Capital Group offers a wide range of model portfolios, mutual funds, ETFs and separately managed accounts to pursue specific client goals. Here are some examples:


The Growth Fund of America

Capital Group Growth ETF

Capital Group U.S. Flexible Growth SMA


Washington Mutual Investors Fund

American Mutual Fund®

Capital Group Dividend Value ETF

Capital Group U.S. Income and Growth SMA

Global dividend:

Capital World Growth and Income Fund®

Capital Group World Dividend Growers SMA

Portfolio Construction Concepts

Are your portfolios built to endure?

Model portfolios are only available through registered investment advisers. This content is intended for registered investment advisers and their clients.

Investments are not FDIC-insured, nor are they deposits of or guaranteed by a bank or any other entity, so they may lose value.

Investors should carefully consider investment objectives, risks, charges and expenses. This and other important information is contained in the fund prospectuses and summary prospectuses, which can be obtained from a financial professional and should be read carefully before investing.

Model portfolios are subject to the risks associated with the underlying funds in the model portfolio. Investors should carefully consider investment objectives, risks, fees and expenses of the funds in the model portfolio, which are contained in the fund prospectuses.

The use of derivatives involves a variety of risks, which may be different from, or greater than, the risks associated with investing in traditional securities, such as stocks and bonds.

Lower rated bonds are subject to greater fluctuations in value and risk of loss of income and principal than higher rated bonds.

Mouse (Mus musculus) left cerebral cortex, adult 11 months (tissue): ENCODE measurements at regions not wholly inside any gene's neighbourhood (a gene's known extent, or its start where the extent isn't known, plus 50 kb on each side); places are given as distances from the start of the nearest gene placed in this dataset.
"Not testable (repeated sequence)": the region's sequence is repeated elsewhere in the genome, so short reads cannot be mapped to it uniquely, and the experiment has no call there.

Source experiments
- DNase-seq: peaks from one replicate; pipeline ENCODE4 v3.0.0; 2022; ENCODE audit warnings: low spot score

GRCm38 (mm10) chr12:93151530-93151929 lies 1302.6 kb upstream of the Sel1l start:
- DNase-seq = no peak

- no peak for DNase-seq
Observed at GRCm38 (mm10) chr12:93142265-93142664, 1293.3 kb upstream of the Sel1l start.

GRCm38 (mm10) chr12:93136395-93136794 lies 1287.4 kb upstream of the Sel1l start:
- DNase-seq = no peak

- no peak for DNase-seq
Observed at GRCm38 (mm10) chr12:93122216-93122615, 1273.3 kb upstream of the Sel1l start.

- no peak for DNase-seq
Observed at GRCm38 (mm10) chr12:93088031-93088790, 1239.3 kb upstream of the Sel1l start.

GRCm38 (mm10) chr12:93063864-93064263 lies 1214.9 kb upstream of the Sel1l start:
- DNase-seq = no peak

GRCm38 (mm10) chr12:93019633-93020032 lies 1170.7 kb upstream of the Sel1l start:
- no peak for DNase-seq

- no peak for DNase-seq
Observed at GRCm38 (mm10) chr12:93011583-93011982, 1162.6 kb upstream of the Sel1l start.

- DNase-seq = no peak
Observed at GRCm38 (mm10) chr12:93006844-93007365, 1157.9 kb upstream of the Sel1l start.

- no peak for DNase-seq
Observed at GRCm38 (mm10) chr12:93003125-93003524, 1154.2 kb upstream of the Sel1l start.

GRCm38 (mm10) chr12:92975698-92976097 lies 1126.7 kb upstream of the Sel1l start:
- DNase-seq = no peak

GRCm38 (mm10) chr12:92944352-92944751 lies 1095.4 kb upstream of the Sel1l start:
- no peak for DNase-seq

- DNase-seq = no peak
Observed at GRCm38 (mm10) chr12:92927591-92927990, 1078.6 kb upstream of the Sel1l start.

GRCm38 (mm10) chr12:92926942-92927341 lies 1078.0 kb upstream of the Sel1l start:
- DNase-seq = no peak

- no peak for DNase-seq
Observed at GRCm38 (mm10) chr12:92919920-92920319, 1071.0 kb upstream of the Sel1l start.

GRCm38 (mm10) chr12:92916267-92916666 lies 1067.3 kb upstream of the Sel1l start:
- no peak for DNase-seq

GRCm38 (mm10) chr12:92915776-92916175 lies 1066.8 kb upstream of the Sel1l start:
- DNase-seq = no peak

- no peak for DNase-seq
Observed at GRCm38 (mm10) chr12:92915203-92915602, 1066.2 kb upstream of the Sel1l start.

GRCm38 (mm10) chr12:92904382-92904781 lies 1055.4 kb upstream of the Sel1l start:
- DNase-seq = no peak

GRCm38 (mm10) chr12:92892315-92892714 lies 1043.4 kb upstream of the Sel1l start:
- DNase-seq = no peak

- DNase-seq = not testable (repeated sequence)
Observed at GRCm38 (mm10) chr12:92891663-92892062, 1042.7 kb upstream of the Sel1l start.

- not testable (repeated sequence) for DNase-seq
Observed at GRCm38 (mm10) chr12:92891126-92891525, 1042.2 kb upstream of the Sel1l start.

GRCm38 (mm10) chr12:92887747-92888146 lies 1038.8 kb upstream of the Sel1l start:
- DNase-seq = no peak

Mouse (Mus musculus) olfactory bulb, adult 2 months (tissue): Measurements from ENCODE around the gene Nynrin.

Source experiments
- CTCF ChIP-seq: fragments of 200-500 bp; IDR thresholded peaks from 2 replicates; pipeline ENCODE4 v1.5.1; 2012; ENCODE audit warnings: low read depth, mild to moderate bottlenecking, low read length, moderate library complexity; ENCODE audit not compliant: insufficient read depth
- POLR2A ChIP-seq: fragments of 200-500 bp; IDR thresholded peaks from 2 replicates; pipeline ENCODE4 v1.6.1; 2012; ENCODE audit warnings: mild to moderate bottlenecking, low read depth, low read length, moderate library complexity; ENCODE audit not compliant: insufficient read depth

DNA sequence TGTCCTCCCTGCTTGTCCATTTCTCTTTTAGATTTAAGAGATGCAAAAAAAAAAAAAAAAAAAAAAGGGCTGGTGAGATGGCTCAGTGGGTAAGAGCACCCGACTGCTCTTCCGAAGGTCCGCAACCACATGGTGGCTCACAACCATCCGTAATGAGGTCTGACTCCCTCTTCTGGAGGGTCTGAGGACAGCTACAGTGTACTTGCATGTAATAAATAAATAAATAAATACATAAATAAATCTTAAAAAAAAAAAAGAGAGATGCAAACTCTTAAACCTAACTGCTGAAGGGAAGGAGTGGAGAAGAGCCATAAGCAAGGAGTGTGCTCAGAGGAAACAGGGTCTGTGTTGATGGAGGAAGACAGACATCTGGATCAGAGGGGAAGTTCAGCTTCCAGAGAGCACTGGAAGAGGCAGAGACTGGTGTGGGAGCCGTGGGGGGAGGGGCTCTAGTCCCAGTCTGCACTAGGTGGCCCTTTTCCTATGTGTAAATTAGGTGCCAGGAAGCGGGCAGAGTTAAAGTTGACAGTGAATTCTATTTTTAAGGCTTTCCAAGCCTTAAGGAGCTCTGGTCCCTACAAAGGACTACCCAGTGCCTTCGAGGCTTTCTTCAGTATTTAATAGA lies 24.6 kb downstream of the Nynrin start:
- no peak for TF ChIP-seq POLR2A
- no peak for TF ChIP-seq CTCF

The return of principal for bond funds and for funds with significant underlying bond holdings is not guaranteed. Fund shares are subject to the same interest rate, inflation and credit risks associated with the underlying bond holdings.

American Funds Strategic Bond Fund may engage in frequent and active trading of its portfolio securities, which may involve correspondingly greater transaction costs, adversely affecting the fund's results.

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Small-company stocks entail additional risks, and they can fluctuate in price more than larger company stocks.

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Model portfolios are provided to financial intermediaries who may or may not recommend them to clients. The portfolios consist of an allocation of funds for investors to consider and are not intended to be investment recommendations. The portfolios are asset allocations designed for individuals with different time horizons, investment objectives, and risk profiles. Allocations may change and may not achieve investment objectives. If a cash allocation is not reflected in a model, the intermediary may choose to add one. Capital Group does not have investment discretion or authority over investment allocations in client accounts. Rebalancing approaches may differ depending on where the account is held. Investors should talk to their financial professional for information on other investment alternatives that may be available. In making investment decisions, investors should consider their other assets, income, and investments. Visit capitalgroup.com for current allocations.

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This content, developed by Capital Group, home of American Funds, should not be used as a primary basis for investment decisions and is not intended to serve as impartial investment or fiduciary advice.

Russell 1000 Index is a market capitalization-weighted index that represents the top 1,000 stocks in the U.S. equity market by market capitalization.

Russell 1000 Growth Index is a market capitalization-weighted index that represents the large-cap growth segment of the U.S. equity market and includes stocks from the Russell 1000 Index that have higher price-to-book ratios and higher expected growth values.

Russell 1000 Value Index is a market capitalization-weighted index that represents the large-cap value segment of the U.S. equity market and includes stocks from the Russell 1000 Index that have lower price-to-book ratios and lower expected growth values.

These indexes are unmanaged, and their results include reinvested dividends and/or distributions but do not reflect the effect of sales charges, commissions, account fees, expenses or U.S. federal income taxes.